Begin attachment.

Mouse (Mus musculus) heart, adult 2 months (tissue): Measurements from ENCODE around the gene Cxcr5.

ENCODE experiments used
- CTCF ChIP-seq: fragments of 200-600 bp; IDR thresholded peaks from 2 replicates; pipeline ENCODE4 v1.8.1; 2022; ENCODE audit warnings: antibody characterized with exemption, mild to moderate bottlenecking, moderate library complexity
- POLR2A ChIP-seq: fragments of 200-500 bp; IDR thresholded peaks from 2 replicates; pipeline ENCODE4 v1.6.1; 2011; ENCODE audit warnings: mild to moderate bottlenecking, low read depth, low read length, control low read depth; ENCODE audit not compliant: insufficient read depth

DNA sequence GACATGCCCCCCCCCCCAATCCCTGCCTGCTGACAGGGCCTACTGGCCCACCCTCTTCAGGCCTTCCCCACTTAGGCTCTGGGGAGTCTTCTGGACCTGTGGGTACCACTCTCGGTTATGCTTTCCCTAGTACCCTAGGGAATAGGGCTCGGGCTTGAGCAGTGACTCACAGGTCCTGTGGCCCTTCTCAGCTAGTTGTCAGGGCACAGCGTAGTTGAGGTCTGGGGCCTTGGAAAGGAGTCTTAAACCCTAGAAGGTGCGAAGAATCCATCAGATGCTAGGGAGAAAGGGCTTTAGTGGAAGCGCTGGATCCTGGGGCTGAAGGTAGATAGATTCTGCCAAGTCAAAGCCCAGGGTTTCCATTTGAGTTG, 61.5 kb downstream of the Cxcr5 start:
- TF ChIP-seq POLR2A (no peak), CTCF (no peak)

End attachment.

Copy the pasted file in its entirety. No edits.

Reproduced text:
Mouse (Mus musculus) heart, adult 2 months (tissue): Measurements from ENCODE around the gene Cxcr5.

ENCODE experiments used
- CTCF ChIP-seq: fragments of 200-600 bp; IDR thresholded peaks from 2 replicates; pipeline ENCODE4 v1.8.1; 2022; ENCODE audit warnings: antibody characterized with exemption, mild to moderate bottlenecking, moderate library complexity
- POLR2A ChIP-seq: fragments of 200-500 bp; IDR thresholded peaks from 2 replicates; pipeline ENCODE4 v1.6.1; 2011; ENCODE audit warnings: mild to moderate bottlenecking, low read depth, low read length, control low read depth; ENCODE audit not compliant: insufficient read depth

DNA sequence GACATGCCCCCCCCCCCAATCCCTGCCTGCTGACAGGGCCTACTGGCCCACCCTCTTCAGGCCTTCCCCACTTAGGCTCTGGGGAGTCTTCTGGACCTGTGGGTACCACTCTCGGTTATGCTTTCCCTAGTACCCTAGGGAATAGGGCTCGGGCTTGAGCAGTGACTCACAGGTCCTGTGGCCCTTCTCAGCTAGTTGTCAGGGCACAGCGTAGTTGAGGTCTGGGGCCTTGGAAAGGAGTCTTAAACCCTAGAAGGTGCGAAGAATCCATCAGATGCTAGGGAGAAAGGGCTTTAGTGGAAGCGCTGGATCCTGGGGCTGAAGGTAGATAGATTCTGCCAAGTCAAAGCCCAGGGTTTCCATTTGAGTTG, 61.5 kb downstream of the Cxcr5 start:
- TF ChIP-seq POLR2A (no peak), CTCF (no peak)